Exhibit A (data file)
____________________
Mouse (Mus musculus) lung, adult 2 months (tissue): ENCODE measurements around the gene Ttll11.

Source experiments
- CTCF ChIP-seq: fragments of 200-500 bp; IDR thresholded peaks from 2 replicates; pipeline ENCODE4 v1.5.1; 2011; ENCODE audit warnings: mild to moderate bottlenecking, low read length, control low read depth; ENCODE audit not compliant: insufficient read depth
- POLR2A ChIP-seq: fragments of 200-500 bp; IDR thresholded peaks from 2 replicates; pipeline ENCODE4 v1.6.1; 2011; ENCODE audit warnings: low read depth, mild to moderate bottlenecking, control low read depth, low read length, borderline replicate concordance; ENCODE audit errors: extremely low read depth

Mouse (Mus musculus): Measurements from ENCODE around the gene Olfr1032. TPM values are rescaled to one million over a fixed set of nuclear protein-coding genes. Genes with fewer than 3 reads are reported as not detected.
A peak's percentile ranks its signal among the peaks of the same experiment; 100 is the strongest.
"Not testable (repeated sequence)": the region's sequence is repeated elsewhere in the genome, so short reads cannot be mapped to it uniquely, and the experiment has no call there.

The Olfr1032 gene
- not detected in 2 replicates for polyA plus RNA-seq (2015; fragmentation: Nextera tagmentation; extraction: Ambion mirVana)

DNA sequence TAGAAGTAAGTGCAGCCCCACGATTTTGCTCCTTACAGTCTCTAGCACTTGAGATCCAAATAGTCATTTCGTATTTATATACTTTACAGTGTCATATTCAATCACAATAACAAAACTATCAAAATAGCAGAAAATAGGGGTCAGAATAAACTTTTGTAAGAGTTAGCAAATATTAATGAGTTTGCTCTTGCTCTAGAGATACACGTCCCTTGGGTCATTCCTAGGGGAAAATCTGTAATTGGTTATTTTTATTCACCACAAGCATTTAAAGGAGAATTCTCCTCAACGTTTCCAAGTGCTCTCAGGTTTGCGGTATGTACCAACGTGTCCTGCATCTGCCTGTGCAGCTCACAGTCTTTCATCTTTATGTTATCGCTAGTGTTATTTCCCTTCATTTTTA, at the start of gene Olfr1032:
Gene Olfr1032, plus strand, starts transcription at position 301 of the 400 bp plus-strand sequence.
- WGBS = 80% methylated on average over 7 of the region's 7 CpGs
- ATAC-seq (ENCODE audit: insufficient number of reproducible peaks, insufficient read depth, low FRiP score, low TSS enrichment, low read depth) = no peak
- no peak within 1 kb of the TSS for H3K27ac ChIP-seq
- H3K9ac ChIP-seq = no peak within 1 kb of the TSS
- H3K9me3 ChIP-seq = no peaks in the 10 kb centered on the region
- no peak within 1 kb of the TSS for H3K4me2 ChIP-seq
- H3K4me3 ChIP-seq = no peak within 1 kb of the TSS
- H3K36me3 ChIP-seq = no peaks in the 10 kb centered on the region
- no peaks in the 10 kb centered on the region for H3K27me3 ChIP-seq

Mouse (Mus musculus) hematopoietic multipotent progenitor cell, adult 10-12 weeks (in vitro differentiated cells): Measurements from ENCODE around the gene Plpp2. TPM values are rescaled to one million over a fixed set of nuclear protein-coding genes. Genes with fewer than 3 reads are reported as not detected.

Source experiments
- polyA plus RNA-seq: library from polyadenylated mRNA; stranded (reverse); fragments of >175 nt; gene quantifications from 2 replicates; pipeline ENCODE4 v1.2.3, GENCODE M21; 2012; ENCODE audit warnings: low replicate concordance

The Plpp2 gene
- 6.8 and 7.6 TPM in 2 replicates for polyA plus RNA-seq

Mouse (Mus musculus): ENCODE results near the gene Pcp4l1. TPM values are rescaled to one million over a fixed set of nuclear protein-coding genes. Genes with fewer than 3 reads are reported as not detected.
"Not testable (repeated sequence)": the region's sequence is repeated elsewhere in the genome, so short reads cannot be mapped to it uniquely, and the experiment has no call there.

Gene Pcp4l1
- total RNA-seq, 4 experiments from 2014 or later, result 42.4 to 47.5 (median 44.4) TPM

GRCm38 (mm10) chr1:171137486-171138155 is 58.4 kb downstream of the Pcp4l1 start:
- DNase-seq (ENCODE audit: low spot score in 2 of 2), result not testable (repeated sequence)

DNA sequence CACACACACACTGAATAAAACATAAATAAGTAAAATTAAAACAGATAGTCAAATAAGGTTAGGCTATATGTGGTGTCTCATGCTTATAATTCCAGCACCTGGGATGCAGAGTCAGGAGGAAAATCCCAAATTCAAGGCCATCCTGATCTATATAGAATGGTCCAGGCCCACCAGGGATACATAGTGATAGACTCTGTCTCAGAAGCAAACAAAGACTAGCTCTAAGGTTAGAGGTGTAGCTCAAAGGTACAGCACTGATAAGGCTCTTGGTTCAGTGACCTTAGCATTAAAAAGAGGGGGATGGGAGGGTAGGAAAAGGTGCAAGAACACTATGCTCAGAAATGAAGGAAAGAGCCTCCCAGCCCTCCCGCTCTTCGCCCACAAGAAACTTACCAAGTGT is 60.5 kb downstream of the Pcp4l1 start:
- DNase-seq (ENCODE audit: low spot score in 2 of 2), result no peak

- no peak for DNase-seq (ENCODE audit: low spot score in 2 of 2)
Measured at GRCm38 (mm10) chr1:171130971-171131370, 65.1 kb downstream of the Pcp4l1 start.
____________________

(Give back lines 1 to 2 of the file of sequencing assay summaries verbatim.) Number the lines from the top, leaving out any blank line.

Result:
Mouse (Mus musculus) lung, adult 2 months (tissue): ENCODE measurements around the gene Ttll11.

Source experiments